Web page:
Quelle surprise - still no new EPO President

As Joff Wild noted earlier today, and the EPO have just confirmed, the EPO's Administrative Council has failed yet again to select a successor to Alison Brimelow for EPO President.  At the latest meeting, none of the three remaining candidates received the required 75% of the votes to make it.  The AC will apparently now try yet again when they meet in March.

The IPKat thinks that this is making the Administrative Council look increasingly ridiculous.  After three attempts, surely some bright spark could come up with a better idea than just to carry on with what looks like a slow war of attrition.  Do any of the IPKat's readers have any ideas?
Quelle surprise - still no new EPO President Quelle surprise - still no new EPO President Reviewed by David Pearce on Wednesday, February 03, 2010 Rating: 5


  1. I have an idea:

    I would like to nominate the IPKAT for president!

    I think that felines are under-represented in positions of power and this affirmative action is long overdue.

  2. Lock them up in a room until they make a decision. they could even do the different coloured smoke

  3. Anybody made a rough tally of the costs?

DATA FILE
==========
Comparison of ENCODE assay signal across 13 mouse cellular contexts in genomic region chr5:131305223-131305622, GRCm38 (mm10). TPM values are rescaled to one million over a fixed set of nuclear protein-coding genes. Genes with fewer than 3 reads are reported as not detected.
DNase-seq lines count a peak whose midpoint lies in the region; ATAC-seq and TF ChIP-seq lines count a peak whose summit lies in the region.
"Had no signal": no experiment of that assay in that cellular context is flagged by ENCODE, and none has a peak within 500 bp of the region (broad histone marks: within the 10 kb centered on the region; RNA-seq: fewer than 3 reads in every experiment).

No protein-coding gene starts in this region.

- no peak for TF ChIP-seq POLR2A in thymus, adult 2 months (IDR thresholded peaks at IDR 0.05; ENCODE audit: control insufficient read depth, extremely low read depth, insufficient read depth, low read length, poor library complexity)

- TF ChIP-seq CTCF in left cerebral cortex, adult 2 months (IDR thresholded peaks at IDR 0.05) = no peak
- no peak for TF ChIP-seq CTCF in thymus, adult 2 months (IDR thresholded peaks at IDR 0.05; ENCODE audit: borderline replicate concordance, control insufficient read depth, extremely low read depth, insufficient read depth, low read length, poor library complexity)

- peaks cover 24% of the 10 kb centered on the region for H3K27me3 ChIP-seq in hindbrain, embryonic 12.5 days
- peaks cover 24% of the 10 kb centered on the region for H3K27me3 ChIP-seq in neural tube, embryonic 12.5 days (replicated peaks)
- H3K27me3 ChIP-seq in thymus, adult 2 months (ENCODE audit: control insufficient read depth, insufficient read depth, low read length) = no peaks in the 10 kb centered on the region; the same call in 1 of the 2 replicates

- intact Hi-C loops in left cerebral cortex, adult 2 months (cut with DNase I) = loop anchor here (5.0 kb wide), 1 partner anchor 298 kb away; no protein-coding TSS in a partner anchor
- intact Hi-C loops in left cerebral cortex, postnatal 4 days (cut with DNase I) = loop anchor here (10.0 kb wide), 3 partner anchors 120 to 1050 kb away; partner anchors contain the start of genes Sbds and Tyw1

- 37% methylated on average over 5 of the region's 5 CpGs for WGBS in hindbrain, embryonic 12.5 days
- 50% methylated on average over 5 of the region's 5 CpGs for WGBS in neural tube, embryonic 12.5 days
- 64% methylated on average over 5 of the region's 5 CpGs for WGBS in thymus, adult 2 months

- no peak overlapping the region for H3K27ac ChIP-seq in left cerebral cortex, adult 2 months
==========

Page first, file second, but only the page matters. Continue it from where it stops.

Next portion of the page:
4. I have heard that for the last meeting of 2 days the expenses incurred were about one megaeuro.

  5. Since the solution last time was to divide the presidency into two halves, how about dividing it this time into three? Each candidate would then have just over a year to make their mark and afterwards, the best could be selected for the following period.

  6. I understand the EPO's AC is devided. Why not choose a natural multi-tasker, eh, that would rule out the male candidates, wouldn't it?

  7. It would be interesting to know what the spread of votes is across the three candidates - is one candidate hanging in with no chance of victory, or are all three reasonably equally matched? And has there been a swing in votes since the last round?

  8. Lock them up in the grittiest room of the Isar building, with no food or drink, flickering fluorescent tubes, and plumbing noises.

    Then lose the keys and get somebody adult to make the choice.

  9. Rumours go that in the last "electio interruptus" the voting was 26 for Batistelli and 10 for Grossenbacher, although in December's election rounds the relation was the other way round.

  10. Re Anonymous @9:42

    If that is the case, then shouldn't the third candidate take the responsible step of standing down?